This past week, White House Staff Secretary Rob Porter resigned after a scandal emerged regarding allegations of domestic abuse from his two ex-wives. An article by The New York Times reported Chief of Staff John F. Kelly and Joe Hagin, deputy chief of staff for operations, knew about the accusations in late fall. In response to the resignation, President Donald Trump tweeted, “Peoples (sic)  lives are being shattered and destroyed by a mere allegation. Some are true and some are false. Some are old and some are new. There is no recovery for someone falsely accused – life and career are gone. Is there no such thing any longer as Due Process?”

Amid the sentencing of Larry Nassar, former USA Gymnastics and Michigan State University doctor, there will be an investigation regarding “reports and accusations that Michigan State officials and coaches were told of Dr. Nassar’s behavior years before it became public, yet did nothing to stop him from treating athletes.” According to an article by The New York Times, multiple victims shared their experiences with trusted university officials but were ignored or not taken seriously. Nassar’s reputation protected him from facing accusations for years.

If you Google the question “who knew about Harvey Weinstein?” you will find a few pages worth of headlines and articles reiterating the claim that everyone in the industry knew about Weinstein’s behavior, even before The New York Times broke the story, even before The New Yorker published their investigation with accounts from multiple women. Women in the industry used whisper networks — informal communication channels used to share stories — to warn each other of predators who might run in the same circles. Actress Jessica Chastain tweeted, “I was warned from the beginning. The stories were everywhere. To deny that is to create an environment for it to happen again.”

I know that one of these things is not like the other. Nassar has been sentenced, Weinstein resigned from his company’s board and has been pushed out of the industry. Porter is just facing allegations and no investigations have been done; we only have the word of the women.

There is an interesting pattern here. These are just three examples of numerous instances in which people knew about the wrongdoing of reputable men and failed to speak out or step up. The careers and lives of Weinstein and Nassar were prioritized over the harm they continued to cause while they were left unchecked. Porter was given a privileged position in the White House despite the FBI’s report on his abusive background.

From vulnerable young men and women in the film industry to children hoping for treatment for their athletic injuries, the victims were supposed to be protected, whether by agents, coaches or other authorities. None of these men were operating in total secrecy. But those who had the knowledge and power to intervene did nothing; they didn’t even seek to impose consequences until the accusations became widely known. Maybe it was a desire to not rock the boat, or denial that someone they knew could behave in such a way. Maybe it was belittling the trauma of the survivors of harassment, assault and abuse.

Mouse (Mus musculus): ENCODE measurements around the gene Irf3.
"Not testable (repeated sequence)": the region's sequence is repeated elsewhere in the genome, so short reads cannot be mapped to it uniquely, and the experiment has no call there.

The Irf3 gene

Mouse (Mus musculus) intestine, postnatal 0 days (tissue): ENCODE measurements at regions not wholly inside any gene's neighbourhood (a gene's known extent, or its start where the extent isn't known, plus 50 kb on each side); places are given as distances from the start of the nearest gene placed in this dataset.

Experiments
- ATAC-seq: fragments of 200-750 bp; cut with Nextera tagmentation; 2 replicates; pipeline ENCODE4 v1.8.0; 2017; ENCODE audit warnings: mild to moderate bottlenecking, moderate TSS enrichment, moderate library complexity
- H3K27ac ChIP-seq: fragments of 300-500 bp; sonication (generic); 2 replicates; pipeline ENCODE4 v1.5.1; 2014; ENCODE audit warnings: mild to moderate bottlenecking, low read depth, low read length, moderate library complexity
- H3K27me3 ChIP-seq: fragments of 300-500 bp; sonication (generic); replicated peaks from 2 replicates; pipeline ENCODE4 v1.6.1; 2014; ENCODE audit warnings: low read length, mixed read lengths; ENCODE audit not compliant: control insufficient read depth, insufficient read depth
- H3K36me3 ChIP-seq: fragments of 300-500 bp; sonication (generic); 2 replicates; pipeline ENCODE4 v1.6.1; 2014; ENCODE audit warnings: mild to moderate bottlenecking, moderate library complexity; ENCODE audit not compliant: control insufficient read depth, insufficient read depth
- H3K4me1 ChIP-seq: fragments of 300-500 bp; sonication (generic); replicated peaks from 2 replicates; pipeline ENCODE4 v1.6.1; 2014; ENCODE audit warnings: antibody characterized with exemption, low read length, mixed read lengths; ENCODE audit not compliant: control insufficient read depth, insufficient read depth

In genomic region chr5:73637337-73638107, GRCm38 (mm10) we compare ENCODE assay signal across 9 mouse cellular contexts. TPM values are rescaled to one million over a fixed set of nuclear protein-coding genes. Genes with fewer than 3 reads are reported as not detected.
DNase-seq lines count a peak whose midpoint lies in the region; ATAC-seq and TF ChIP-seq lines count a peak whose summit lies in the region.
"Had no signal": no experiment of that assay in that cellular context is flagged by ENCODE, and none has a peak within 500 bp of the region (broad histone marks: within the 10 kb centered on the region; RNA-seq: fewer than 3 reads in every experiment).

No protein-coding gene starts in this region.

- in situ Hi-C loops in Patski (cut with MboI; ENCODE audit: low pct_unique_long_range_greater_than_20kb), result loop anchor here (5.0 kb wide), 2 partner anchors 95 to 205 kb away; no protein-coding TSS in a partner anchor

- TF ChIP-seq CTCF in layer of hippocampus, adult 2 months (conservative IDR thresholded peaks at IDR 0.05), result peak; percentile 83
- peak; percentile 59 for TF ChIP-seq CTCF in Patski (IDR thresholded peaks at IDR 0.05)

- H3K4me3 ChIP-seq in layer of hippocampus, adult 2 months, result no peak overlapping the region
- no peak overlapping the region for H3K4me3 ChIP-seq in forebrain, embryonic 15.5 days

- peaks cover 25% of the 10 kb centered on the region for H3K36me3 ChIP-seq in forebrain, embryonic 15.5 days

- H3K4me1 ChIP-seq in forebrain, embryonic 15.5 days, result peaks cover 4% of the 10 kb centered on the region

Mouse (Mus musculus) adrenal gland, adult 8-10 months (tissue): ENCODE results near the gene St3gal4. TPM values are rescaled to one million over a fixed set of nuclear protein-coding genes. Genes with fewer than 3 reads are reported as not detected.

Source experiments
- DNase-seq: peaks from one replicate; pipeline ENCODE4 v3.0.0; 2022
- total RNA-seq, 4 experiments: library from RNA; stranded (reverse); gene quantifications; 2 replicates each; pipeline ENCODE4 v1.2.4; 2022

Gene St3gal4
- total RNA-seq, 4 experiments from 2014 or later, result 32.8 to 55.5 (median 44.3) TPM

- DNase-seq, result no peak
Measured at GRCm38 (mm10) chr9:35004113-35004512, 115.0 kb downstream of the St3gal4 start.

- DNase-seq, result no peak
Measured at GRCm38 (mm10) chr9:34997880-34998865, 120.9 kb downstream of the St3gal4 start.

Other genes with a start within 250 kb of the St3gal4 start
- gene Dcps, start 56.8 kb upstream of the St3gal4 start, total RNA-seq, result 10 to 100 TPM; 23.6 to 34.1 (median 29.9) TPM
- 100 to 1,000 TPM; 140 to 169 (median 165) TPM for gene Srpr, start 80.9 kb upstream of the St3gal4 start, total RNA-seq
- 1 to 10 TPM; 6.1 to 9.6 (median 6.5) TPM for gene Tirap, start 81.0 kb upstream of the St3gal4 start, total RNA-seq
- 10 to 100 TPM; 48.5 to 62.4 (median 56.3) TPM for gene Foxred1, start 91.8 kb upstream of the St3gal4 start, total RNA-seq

Due process hasn’t gone anywhere. I don’t intend to advocate for the abandonment of due process or the notion of innocent until proven guilty. But I think it’s important to keep in mind that the people who are victimized by the justice system, the ones whose lives and careers truly are ruined by falsehoods, are not the people the president is talking about in his tweet. A powerful, white man who held a position in the White House would not lose everything should it come out that the accusations are false.

Some people will leap to defend men who have been accused. But we often don’t extend the same benefit of the doubt to the victims, often (though not always, by any means) women, who are speaking up. The individual accomplishments of the man are considered — his job, his success, his charm, etc. — are often presented as some sort of evidence for why he couldn’t possibly have committed the crime of which he was accused. But while this is happening, the accusers are being grouped into a cruel category: women who are lying, who are exacting revenge, who are just looking for attention. Speaking up often brings a slew of hate. Not speaking up right away comes, too, with its own problems. If they didn’t come forward right away, that’s cause for suspicion.

There is no right way to be a victim. Accusers are othered; speculations are made regarding what might motivate someone to ruin a man’s life, and the notion that they are simply telling the truth, hoping for justice or to prevent further action, can be found near the bottom of the list. Who are victims supposed to trust, if they are not protected by a system put in place to care for them, or if they can’t count on someone with power and knowledge to stand up against what is obviously wrong? What are victims supposed to do, when their names and lives and dragged through the mud while their abuser is defended in the name of due process?

Danielle Colburn can be reached at

Leave a comment

Your email address will not be published. Required fields are marked *